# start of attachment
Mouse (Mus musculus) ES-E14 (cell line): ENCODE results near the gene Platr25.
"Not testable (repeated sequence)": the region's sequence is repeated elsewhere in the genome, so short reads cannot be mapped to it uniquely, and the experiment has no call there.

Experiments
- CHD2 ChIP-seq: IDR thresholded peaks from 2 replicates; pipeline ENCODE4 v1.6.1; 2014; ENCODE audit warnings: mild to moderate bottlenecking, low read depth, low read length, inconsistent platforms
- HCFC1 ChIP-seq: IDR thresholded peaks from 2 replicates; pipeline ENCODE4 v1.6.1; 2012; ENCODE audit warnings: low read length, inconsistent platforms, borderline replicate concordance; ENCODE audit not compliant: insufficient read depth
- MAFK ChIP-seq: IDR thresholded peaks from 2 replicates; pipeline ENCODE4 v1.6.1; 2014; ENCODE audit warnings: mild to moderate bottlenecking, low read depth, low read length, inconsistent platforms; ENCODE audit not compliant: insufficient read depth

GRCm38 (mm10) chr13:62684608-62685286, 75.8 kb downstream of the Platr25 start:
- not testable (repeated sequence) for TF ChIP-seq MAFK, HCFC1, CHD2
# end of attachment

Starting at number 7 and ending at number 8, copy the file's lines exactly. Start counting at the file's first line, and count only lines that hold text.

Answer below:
GRCm38 (mm10) chr13:62684608-62685286, 75.8 kb downstream of the Platr25 start:
- not testable (repeated sequence) for TF ChIP-seq MAFK, HCFC1, CHD2